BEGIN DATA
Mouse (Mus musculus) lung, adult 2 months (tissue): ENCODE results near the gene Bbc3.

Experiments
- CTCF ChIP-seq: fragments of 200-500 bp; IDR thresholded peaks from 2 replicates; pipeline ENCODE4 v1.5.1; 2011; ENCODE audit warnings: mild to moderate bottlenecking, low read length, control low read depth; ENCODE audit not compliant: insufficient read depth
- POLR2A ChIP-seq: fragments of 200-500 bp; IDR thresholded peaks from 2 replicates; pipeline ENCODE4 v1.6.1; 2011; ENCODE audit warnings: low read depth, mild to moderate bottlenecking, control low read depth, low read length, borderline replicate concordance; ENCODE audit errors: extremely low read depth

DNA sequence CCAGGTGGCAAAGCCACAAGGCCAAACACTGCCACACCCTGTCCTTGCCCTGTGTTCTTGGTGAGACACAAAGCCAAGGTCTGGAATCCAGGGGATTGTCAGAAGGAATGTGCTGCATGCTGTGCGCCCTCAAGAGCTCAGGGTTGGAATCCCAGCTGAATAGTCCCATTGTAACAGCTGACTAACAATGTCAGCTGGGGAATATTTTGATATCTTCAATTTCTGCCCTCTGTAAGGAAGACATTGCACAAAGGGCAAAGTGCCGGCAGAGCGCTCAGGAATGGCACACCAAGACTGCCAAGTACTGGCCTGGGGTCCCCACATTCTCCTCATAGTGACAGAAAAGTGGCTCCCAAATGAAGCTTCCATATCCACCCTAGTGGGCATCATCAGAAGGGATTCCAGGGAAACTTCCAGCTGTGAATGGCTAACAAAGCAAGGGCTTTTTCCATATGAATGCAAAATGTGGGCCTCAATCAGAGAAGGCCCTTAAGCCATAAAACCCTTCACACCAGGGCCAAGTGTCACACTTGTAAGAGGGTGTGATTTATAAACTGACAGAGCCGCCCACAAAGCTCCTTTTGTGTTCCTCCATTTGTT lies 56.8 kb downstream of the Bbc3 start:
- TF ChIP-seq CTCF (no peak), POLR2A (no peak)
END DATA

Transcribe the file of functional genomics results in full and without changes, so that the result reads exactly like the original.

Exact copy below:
Mouse (Mus musculus) lung, adult 2 months (tissue): ENCODE results near the gene Bbc3.

Experiments
- CTCF ChIP-seq: fragments of 200-500 bp; IDR thresholded peaks from 2 replicates; pipeline ENCODE4 v1.5.1; 2011; ENCODE audit warnings: mild to moderate bottlenecking, low read length, control low read depth; ENCODE audit not compliant: insufficient read depth
- POLR2A ChIP-seq: fragments of 200-500 bp; IDR thresholded peaks from 2 replicates; pipeline ENCODE4 v1.6.1; 2011; ENCODE audit warnings: low read depth, mild to moderate bottlenecking, control low read depth, low read length, borderline replicate concordance; ENCODE audit errors: extremely low read depth

DNA sequence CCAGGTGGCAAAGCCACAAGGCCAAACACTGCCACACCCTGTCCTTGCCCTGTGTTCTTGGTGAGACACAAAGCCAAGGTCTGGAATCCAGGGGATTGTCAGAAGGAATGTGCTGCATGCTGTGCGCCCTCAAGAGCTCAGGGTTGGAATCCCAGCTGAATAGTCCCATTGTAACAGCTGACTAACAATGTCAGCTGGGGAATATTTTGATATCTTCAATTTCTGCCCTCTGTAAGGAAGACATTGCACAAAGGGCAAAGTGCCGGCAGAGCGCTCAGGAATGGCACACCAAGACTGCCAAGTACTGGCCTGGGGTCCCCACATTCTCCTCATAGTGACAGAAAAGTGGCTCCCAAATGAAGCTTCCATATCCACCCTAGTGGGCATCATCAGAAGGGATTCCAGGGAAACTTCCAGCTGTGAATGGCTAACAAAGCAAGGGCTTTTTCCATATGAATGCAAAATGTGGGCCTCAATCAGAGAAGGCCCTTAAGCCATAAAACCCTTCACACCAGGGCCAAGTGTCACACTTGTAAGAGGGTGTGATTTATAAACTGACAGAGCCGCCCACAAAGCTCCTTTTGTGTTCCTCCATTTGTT lies 56.8 kb downstream of the Bbc3 start:
- TF ChIP-seq CTCF (no peak), POLR2A (no peak)